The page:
Two women are first to graduate from Pima County’s support program for young moms


Hannah Saunders


On March 9th, two young mothers became the first to graduate from Pima County’s support program for young moms, Adult Identity Mentoring (AIM) 4 Teen Moms. The program is available to mothers ages 14-20 who are parenting a child under the age of two.

The 12-week program encourages young mothers to create a path towards achieving their goals while providing teenage mothers the resources they need to succeed. The program helps participants envision a successful future, and identifies strengths and resources needed for success. It also assists women with building effective communication skills, and consists of six individual sessions and two group sessions for mothers.


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An intimate ceremony was held on graduation day for Marisol Rangel, 18, and Cristina Sanchez, 17. 

“AIM 4 Teen Moms helped me focus on me as a person,” Rangel said. “This class showed me how to stand up and get right on my feet again when I hit rock bottom.”

According to Healthy Children, teenage parents may experience feelings of isolation, unpreparedness, and anxiety about the future. The organization also states that young mothers are less likely to graduate from high school or go to college, which may create negative impacts on their and their child’s futures.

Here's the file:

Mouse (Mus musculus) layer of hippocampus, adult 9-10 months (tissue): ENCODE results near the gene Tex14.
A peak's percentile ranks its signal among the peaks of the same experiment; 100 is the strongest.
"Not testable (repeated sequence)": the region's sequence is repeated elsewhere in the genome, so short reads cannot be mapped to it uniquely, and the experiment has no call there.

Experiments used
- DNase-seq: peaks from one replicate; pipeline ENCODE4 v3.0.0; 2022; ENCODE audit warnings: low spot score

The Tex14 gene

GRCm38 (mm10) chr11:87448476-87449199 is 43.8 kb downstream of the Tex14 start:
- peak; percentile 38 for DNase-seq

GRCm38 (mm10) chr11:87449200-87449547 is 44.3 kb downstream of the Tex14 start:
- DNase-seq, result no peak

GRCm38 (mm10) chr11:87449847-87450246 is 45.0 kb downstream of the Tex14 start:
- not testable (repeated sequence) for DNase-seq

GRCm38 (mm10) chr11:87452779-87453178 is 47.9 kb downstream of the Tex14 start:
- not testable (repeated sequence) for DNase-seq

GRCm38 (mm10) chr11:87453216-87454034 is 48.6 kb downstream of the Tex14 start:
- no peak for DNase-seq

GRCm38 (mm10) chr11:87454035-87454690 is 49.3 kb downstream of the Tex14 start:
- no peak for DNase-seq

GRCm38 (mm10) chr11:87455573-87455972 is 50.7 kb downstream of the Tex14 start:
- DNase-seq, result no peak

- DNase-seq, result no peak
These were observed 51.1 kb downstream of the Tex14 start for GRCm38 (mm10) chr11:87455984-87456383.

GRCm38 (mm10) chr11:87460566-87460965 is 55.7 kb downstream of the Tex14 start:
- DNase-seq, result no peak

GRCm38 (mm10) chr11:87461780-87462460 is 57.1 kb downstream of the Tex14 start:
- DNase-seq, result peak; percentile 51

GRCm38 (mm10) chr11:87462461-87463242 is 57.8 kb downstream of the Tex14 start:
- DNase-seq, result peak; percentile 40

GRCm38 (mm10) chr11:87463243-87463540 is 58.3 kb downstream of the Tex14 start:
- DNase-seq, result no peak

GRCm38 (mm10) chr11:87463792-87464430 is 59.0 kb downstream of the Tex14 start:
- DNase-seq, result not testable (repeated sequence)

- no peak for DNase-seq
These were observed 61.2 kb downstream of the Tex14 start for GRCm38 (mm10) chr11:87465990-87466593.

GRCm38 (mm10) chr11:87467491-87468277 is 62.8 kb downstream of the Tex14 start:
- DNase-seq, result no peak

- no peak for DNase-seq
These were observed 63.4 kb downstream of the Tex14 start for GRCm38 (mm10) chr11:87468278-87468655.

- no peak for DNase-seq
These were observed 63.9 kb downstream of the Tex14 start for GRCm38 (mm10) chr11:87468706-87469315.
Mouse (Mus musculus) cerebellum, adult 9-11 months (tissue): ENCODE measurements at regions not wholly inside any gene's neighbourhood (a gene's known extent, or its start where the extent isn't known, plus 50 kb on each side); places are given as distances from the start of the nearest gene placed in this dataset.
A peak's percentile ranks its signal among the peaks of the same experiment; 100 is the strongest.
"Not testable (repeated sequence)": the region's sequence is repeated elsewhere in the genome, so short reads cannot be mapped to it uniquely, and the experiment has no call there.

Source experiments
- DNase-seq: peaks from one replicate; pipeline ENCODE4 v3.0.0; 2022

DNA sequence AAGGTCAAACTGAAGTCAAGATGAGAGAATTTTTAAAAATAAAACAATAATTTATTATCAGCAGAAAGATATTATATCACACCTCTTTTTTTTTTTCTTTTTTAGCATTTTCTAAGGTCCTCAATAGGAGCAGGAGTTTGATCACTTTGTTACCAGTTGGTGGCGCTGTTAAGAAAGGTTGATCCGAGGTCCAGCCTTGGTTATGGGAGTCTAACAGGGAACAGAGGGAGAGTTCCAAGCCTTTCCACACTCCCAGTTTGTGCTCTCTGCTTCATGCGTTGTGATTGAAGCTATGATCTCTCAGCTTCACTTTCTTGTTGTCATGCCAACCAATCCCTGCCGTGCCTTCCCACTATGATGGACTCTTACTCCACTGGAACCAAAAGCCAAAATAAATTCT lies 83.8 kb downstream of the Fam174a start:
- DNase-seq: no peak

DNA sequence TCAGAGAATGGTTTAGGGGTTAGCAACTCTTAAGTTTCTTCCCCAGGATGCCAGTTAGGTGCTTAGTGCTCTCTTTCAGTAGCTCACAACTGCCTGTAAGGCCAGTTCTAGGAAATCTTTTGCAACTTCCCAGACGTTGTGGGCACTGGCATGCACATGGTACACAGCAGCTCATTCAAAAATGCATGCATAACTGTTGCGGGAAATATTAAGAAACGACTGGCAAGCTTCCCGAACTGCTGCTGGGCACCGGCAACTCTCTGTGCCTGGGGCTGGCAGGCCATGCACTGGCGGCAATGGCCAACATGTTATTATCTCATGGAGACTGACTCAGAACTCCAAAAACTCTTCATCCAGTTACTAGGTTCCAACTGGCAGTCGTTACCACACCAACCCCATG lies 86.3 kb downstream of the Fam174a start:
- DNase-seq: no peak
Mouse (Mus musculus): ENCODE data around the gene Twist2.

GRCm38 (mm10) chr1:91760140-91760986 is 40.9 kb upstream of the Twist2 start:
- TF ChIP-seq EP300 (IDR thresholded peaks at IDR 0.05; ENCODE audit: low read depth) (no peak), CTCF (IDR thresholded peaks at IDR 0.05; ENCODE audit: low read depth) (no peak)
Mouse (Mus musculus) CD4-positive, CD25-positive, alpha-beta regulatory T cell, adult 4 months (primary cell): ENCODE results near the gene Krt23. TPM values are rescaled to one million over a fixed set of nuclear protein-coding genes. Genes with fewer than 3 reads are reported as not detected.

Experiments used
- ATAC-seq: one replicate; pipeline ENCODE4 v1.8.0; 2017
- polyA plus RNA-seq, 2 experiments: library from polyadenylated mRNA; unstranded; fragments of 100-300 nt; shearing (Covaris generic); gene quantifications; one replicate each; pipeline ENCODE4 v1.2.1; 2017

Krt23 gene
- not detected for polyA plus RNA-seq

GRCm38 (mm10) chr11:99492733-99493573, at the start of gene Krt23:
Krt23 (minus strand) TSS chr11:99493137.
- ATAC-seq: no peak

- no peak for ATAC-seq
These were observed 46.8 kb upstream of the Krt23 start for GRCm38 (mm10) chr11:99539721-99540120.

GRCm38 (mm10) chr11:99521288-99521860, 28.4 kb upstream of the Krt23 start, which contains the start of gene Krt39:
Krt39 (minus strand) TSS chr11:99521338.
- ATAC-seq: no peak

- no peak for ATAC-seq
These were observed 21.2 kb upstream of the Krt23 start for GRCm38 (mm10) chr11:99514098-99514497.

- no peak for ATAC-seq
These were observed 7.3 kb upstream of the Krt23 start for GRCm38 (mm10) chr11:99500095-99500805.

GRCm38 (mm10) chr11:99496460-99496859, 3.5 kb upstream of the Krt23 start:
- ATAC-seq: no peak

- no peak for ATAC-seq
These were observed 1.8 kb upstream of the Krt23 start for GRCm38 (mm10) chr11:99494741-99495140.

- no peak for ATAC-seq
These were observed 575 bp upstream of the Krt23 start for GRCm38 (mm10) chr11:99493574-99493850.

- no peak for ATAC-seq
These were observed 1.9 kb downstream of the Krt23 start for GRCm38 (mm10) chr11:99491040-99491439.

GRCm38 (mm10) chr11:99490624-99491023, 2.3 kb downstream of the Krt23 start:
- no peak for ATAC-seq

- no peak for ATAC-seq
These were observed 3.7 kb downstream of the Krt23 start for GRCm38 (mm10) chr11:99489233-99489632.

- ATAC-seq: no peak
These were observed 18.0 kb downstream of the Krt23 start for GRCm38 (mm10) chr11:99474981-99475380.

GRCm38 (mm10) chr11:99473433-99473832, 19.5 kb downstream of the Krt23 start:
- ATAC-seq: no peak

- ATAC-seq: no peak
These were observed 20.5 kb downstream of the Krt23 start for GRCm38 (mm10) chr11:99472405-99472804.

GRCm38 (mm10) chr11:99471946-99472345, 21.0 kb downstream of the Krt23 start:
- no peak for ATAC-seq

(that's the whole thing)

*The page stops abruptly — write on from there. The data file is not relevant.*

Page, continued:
Additional challenges arise with finding high-quality and affordable childcare while juggling education and work. It may also be difficult to find and maintain employment opportunities that fit around school and parental responsibilities.

In 2020, the Pima County birth rate was 19.9 births per 1,000 females ages 15-19, which was the second lowest rate in the state. That year, Coconino County had 14.1 births per 1,000 females ages 15-19, while Gila County had the highest birth rate at 44.3. The US birth rate in 2020 was 19.0 births per 1,000 females ages 15-19.

“With AIM 4 Teen Moms, we really strive to help our moms see their motherhood as a strength,” said Jessica Dalton, who oversees AIM 4 Teen Moms. “We do a lot of goal-setting with them so they can think about their future, about the career they want and how they’re going to get there.”

Rangel and Sanchez are looking to pursue careers in dentistry and construction.